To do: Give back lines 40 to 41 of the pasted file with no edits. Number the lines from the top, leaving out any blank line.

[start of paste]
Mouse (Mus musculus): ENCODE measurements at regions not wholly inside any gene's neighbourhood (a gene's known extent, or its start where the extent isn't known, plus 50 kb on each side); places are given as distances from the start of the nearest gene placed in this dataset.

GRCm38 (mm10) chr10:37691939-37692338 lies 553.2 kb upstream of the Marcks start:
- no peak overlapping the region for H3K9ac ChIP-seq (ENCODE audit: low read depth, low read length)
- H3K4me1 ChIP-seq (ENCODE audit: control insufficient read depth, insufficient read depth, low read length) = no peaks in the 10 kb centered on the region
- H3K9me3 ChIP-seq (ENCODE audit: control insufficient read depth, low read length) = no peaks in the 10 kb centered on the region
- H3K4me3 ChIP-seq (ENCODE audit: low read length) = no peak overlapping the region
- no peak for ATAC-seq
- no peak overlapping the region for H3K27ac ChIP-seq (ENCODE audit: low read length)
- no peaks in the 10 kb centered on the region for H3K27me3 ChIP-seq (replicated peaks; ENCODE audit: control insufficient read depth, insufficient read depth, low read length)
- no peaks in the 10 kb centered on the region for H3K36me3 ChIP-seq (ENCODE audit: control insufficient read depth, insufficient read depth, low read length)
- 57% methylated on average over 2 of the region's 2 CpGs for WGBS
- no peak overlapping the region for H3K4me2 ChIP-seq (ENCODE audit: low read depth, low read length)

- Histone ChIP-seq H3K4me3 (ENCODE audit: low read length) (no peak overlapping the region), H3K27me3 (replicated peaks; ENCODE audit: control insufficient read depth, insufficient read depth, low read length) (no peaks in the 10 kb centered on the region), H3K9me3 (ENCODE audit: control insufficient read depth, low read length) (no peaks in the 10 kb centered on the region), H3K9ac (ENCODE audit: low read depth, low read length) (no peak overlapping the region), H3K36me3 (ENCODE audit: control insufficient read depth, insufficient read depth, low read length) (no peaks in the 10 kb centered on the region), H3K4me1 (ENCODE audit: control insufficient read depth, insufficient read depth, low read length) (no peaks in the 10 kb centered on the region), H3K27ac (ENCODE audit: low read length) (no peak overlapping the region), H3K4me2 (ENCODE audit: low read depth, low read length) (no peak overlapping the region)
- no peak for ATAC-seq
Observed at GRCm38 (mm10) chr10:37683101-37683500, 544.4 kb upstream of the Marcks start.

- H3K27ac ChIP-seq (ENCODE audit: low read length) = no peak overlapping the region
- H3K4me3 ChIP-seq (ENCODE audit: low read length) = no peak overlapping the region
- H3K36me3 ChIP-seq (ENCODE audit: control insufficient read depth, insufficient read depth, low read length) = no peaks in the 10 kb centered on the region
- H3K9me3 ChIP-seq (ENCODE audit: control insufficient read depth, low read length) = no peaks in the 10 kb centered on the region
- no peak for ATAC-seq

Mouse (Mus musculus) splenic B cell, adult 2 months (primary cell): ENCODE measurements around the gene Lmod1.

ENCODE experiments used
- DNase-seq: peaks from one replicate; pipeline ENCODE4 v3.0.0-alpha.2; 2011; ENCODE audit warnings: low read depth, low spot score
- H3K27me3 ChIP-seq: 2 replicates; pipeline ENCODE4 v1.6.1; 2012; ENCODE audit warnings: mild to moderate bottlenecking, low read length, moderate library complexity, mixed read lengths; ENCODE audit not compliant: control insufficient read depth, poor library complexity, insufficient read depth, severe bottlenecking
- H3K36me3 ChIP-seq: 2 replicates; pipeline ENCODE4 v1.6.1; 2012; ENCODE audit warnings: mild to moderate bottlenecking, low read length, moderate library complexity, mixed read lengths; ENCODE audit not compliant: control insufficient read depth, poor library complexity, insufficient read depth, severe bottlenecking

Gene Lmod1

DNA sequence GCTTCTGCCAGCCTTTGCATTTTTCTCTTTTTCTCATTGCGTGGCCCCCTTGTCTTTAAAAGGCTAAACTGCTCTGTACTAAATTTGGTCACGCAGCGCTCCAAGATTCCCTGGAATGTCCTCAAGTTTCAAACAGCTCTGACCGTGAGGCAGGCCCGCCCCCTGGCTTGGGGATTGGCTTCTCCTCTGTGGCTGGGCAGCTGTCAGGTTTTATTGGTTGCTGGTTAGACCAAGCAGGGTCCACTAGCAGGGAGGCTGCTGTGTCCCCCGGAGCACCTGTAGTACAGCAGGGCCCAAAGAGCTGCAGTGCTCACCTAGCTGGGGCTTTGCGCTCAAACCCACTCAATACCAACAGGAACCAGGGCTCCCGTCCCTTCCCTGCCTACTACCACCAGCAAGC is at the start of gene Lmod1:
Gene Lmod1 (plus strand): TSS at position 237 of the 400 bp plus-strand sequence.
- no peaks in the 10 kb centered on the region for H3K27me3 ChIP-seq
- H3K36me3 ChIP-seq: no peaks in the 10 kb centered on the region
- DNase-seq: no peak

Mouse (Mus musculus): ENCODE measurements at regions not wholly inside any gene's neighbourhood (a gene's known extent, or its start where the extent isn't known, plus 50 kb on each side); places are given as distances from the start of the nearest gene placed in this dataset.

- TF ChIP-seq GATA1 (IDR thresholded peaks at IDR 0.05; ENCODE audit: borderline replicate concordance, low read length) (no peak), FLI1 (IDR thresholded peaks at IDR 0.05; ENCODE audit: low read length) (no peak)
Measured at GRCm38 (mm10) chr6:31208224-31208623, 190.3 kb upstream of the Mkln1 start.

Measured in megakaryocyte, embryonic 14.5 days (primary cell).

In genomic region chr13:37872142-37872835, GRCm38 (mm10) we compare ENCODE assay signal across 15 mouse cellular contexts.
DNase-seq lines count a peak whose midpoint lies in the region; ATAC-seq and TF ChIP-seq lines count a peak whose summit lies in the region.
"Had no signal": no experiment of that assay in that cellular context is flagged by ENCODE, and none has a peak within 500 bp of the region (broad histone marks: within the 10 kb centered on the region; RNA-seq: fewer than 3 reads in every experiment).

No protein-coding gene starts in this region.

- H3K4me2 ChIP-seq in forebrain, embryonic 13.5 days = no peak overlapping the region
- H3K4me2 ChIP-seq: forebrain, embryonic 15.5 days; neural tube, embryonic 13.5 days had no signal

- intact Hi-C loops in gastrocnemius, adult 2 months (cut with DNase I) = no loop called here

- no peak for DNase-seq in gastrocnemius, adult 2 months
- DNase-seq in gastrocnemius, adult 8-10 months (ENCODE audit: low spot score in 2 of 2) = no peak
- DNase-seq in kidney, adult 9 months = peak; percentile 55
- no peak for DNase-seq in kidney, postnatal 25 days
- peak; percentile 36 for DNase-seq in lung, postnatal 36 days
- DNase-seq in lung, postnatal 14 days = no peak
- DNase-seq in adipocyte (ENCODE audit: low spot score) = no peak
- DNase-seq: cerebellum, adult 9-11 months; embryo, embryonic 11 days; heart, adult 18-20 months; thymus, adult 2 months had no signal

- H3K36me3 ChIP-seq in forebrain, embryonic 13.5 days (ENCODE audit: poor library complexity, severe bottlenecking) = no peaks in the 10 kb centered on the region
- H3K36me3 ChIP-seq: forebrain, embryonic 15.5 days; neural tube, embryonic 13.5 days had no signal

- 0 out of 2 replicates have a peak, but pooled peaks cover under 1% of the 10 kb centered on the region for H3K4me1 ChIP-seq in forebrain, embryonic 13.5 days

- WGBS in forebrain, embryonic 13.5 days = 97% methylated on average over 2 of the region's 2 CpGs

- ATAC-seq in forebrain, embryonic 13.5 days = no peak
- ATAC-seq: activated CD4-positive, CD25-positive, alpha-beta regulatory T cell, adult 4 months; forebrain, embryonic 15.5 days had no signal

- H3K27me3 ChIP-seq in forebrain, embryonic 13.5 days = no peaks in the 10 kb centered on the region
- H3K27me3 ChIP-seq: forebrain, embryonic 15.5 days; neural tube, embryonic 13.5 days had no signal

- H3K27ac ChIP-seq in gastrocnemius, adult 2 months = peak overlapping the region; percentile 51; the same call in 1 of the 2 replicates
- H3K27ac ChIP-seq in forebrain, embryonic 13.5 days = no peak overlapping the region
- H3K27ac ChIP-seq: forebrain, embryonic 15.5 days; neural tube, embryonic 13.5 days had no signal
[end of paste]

- H3K4me2 ChIP-seq in forebrain, embryonic 13.5 days = no peak overlapping the region
- H3K4me2 ChIP-seq: forebrain, embryonic 15.5 days; neural tube, embryonic 13.5 days had no signal